The Impression You Leave Behind

January 30, 2015

One of the first jobs involving presentation that an election organiser or agent is often handed is sorting out the ‘leave behinds’ – the cards or leaflets that go with you when you are door knocking.

 

I find many candidates and party members still refer to these as ‘sorries’. Old habits certainly die hard, as leave behinds that only say ‘sorry’ are a pretty bad idea when you stop to think about it. The leave behind needs to do more than apologise – in fact it shouldn’t be apologising at all.

 

Let’s assume you get the idea that the card you hand over say something about you – which is why it ought to be more than a badly duplicated piece of paper. Pick up a card or leaflet that says ‘sorry we missed you’ and as often as not the reader will think ‘well, I’m not!’ So it’s a pretty weak opener, also, it’s just a daft thing to say – you weren’t to know they would be out, so why are you sorry? Stop apologising for things you’ve never done and just tell them you called to see them! Much more to the point tell them why you called.

 

The essential content must include a means for them to get in touch of find more about you. It is just a fact that although only a minority of people seek to contact their elected representatives the majority want to know that they CAN contact them. Being easily available to the public is an important aspect of any representative – so make sure there are several different ways of contact listed: phone, email and letter are essential, website and social network highly desirable and for elected representatives; advice sessions by appointment or drop in.

 

But if that’s all you do it really is a missed opportunity and a waste of money – it is as bad as only printing on one side.

 

Room for a little bit of politics

But it is amazing how many people think that’s enough – we called to see you and here’s how to talk to us. It isn’t.

 

First you need a mantra. There should be a campaign slogan or personal strapline (there is a whole other blog on this) and at election time it should be a reason to vote Labour, or even better, several reasons. It might follow from one consise key campaign ‘a Labour vote is a vote to save the local community centre’  or there may be several reasons: ‘1. Labour will restore living standards for the many, 2. Labour will build a better NHS for everyone, 3. Jackie Bloggs as your MP will fight for a fair deal for Thistown. You get the idea, but the point is this – if we can’t give people reasons to vote, they certainly won’t come up with their own! Three reasons are about right for an A6 card or leaflet – much more and things get over wordy.  There is also a good argument for producing a simple ‘X reasons to vote Labour piece’ for any campaign as a general hand out and as an insert for direct mail.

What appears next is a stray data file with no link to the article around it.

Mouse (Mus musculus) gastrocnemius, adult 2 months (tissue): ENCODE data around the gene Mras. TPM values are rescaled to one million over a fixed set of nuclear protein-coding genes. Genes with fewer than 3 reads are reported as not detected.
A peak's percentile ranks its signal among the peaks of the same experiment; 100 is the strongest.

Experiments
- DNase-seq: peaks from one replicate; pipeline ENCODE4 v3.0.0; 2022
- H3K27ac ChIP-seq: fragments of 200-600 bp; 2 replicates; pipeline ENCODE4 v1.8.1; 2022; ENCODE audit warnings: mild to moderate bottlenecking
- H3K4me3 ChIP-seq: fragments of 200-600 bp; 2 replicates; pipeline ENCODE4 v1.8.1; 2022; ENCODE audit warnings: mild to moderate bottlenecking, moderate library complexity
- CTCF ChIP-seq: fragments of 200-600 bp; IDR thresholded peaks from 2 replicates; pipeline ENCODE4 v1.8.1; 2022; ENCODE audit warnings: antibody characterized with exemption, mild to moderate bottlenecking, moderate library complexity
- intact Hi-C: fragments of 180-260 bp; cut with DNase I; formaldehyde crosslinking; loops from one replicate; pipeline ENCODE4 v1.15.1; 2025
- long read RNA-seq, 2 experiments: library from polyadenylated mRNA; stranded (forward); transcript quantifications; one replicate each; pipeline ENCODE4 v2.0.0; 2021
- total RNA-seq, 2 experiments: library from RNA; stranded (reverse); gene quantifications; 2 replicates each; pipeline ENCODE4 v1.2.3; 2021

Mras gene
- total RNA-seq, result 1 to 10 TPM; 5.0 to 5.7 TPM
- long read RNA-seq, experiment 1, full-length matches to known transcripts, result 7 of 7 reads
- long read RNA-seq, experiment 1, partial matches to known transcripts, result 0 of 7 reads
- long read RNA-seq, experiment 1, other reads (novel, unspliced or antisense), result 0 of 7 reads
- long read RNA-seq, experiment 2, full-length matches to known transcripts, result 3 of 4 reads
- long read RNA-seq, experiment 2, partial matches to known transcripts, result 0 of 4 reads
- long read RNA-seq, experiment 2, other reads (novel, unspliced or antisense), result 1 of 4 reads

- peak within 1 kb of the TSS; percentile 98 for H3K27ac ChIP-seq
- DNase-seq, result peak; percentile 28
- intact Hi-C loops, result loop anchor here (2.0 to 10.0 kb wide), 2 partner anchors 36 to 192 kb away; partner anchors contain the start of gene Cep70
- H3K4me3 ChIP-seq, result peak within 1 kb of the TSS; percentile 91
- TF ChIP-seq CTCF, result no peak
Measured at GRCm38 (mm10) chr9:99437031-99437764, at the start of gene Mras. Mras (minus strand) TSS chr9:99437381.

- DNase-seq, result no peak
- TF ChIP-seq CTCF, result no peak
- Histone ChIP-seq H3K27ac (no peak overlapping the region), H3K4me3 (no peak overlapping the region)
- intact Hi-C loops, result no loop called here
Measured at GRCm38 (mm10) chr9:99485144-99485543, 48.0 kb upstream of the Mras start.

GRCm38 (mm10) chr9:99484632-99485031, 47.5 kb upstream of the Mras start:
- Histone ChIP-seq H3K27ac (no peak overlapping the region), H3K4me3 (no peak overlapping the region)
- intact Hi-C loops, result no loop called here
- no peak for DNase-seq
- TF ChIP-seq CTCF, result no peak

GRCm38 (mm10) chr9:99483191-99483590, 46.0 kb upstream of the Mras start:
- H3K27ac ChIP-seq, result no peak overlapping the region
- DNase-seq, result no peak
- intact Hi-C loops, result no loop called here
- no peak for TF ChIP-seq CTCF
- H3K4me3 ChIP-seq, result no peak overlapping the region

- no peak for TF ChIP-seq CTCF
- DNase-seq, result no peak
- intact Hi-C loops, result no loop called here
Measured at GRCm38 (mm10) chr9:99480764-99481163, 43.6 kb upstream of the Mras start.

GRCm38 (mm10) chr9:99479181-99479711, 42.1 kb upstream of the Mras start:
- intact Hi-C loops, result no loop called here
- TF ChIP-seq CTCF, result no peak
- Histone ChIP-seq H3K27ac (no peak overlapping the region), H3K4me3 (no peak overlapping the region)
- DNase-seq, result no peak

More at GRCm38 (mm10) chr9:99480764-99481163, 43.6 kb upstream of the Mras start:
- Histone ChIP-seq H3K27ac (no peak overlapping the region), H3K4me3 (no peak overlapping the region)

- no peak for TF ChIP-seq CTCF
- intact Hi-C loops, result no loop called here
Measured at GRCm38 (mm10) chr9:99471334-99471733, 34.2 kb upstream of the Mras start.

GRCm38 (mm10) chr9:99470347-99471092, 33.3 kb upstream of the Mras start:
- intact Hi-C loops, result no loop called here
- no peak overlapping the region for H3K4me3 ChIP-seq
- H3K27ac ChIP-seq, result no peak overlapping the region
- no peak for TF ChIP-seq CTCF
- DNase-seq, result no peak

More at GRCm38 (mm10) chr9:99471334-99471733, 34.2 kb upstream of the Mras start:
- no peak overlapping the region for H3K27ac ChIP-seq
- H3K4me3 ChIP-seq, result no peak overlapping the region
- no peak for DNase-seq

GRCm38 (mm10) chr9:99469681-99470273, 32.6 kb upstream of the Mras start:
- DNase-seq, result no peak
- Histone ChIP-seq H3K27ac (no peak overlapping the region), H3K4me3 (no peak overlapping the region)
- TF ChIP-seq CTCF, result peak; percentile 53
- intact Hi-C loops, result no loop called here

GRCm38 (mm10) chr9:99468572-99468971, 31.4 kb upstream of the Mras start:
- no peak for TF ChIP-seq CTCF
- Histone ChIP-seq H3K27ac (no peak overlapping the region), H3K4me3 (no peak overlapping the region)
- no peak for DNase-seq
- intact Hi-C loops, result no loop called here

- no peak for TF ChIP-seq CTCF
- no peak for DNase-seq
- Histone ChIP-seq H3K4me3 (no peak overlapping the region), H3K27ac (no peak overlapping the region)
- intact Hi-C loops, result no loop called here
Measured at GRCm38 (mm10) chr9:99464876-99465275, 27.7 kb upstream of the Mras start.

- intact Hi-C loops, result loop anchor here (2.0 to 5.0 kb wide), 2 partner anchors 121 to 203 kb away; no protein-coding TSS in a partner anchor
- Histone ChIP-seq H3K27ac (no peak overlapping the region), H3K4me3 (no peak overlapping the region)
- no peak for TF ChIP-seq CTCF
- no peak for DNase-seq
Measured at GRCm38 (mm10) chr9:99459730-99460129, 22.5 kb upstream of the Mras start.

Second, you need a decent picture of the candidate. Use either the chosen head and shoulders studio shot, a landmark shot, or a ‘with people’ shot – in this case the candidate needs to be easily recognised as the candidate and the main subject. This might sound bleedin’ obvious, but you would be surprised …

 

Third, another approach to copy can be to set out priorities for the ward or the constituency, in other words saying what you will do if/when elected in 3-5 concise bullet points. The number is important - more than five and your priorities aren’t clear, fewer than 3 and you have nothing to say. Setting out priorities tells them why you have called. I was once asked whether, instead of priorities, we should list achievements. On balance, I’d say not. There is a place for achievements in campaign publicity but elections are about the future not the past, so always combine achievements with a foward offer. Most important is to keep the copy relevant to the election you are actually fighting, not the one you would like to fight. Writing boiler plate about national policy at a local election never did add any value.

 

These bits of content can fit any number of items and can be used on different items. Credit card sized items are great for candidates and helpers to carry everywhere. It might seem a lot of text, but with professional design it is all quite readable, A6 postcard sized items are a good leave behinds on the doorstep but if you want to include a freepost reply piece A5 is more practical. DL (100mm x 210 mm) items are a good shape for inserts into direct mail.

 

In all cases you should be able, not just to leave the item when people are not at home, but you should be able to hand over the item to people who are at home and to voters you meet in other contexts.

 

LabourPrint by Public Impact can provide examples of how to make the best use of leave behind items.

 

 

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